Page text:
How to pay for long-term care insurance

These creative options can make paying for your long-term care easier.

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Age deteriorates the body, it’s part of the human condition. Unfortunately, this means that many people will need help with everyday tasks at some point in their lives. That care is known as long-term care.

But long-term care can be expensive, and in some cases you could be paying thousands of dollars a month for it. Here’s where long term care insurance comes: It helps cover long-term care costs if and when the need arises.

then again long-term care insurance comes with a price tag of its own, which can be expensive depending on your age, location, health and gender. Fortunately, there may be some effective ways to absorb these added costs.

Find out how affordable long term care insurance can be today.

How to pay for long-term care insurance

There is a good chance that you will need long-term care, and that care can be expensive. A long-term care insurance policy can help you plan for that expense. Here are some ways to make it easier to pay for the coverage you need:

Benefit from single premium long term care insurance

There are many options to consider when deciding how to do this pay for long-term care insurance. The most common is to pay for it in regular installments (usually monthly or yearly). However, you can also choose to pay for your coverage in one upfront payment.

This option means you will likely need to come up with a large sum to pay your premium up front, but it may be wise to redistribute some of your pension funds to cover the cost. After all, your retirement account is designed to ensure that you are financially prepared for later in life, and long-term care can be a threat to your financial stability in retirement.

And you’ll likely need to plan for other risks, such as inflation and home repairs, when you set up your retirement plan. Why not use your retirement funds to plan for your long-term care?

Buy long-term care insurance now to make sure you get the care you deserve.

Add a long-term care rider to your life insurance policy

Your Long-Term Care Can Ease One inexpensive way to ease the financial burden is to include your care in life insurance. You can do it Adding a long-term care rider to your life insurance policy.

This rider can be added to your life insurance policy and allows you to use a certain percentage of your death benefit to cover long-term care costs. Life insurance policies with long-term care riders are often called hybrid policies because they cover more than one event: the need for long-term care and the death of the policyholder.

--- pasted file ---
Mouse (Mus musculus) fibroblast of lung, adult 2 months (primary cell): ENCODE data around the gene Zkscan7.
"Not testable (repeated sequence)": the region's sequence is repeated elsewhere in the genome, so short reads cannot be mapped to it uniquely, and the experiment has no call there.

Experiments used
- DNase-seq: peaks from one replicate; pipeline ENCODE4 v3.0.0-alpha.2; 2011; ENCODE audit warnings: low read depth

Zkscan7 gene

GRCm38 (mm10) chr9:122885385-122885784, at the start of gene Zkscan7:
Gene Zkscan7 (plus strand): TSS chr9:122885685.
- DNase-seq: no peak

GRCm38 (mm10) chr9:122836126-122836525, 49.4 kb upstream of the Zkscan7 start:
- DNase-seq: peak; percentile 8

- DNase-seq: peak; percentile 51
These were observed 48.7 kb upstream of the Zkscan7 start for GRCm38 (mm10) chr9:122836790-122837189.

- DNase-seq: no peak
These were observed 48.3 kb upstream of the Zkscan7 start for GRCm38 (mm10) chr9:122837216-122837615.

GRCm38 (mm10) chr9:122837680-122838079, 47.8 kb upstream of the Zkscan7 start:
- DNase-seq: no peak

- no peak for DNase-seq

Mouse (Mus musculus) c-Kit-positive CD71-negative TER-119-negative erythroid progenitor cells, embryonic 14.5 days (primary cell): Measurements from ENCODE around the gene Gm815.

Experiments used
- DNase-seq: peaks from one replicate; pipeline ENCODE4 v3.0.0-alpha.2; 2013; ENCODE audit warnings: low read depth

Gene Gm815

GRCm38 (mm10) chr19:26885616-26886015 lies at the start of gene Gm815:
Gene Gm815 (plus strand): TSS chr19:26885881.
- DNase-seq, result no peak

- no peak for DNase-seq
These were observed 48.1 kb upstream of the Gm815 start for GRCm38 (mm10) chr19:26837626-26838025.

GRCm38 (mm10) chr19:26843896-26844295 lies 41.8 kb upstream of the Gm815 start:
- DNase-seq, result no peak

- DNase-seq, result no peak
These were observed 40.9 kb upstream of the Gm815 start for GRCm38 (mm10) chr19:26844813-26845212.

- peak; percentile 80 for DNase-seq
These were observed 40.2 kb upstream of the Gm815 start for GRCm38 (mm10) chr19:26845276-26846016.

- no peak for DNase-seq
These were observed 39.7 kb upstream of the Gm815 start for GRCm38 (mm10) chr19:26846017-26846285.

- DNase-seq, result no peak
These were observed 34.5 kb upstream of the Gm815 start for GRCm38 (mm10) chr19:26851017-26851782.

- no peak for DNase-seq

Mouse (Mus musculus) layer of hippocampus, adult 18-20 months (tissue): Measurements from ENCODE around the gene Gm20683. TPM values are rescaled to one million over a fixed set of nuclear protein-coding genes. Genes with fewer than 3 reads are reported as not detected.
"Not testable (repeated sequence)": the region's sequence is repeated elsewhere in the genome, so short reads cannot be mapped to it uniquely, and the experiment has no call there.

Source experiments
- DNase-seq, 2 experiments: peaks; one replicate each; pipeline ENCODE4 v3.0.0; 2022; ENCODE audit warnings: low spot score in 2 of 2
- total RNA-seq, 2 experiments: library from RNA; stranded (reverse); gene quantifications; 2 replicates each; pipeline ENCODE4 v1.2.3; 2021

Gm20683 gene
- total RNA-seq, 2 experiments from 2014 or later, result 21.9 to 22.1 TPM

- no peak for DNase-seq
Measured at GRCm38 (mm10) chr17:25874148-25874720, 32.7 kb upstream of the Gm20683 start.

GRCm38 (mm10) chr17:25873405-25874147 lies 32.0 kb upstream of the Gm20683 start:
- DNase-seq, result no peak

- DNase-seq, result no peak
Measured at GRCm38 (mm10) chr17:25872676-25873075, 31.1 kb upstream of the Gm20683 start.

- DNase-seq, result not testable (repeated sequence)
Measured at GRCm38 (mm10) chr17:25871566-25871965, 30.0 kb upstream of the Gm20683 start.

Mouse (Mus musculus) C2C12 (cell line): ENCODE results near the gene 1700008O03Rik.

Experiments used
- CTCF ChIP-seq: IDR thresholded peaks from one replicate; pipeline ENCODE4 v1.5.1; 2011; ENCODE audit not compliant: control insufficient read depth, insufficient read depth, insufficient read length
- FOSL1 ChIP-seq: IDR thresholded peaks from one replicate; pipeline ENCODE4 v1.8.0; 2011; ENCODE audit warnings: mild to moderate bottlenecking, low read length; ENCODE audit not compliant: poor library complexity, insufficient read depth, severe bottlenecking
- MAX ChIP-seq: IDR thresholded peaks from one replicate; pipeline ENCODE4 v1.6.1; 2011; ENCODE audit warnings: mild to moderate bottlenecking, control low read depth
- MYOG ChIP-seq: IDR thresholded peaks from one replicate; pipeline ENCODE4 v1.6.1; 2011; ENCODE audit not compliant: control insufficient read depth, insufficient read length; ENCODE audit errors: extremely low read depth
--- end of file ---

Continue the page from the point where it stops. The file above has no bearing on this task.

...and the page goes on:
Of course, adding a long-term care rider to your life insurance policy will likely increase your premiums. But that increase in your life insurance premiums will generally cost less than a stand-alone long-term care policy might.

Use your HSA to pay your premiums

Health Savings Accounts (HSAs) are tax-advantaged deposit accounts that allow you to save for your health care needs on a pre-tax basis. You can use these accounts to pay health care deductibles, cover the cost of medications, and more. But did you know that your long-term care premiums are a qualified HSA expense? That means you can use the tax-advantaged money you’ve saved in your HSA to ease the cost burden of your long-term care policy now.

Buy your policy early to make sure it’s affordable

“Consider getting a long-term care policy as early as possible because the younger you are and the better your health, the better your chances of qualifying for it and the more affordable it is,” says John Hill, president of Gateway Retirement.

You might be surprised Just a few short years can make a difference in terms of long-term care insurance costs. So if you lock in your rate now, it could mean your payment remains affordable throughout your retirement.

Sign up for a long-term care insurance policy now to lock in the lowest rate.

Bottom line:

Monthly payments on a stand-alone long-term care insurance policy aren’t the only way to ensure you get the care you need. It may help to consider paying for your care all at once, adding a long-term care rider to your life insurance, or tapping into your HSA to make it easier to pay for insurance.

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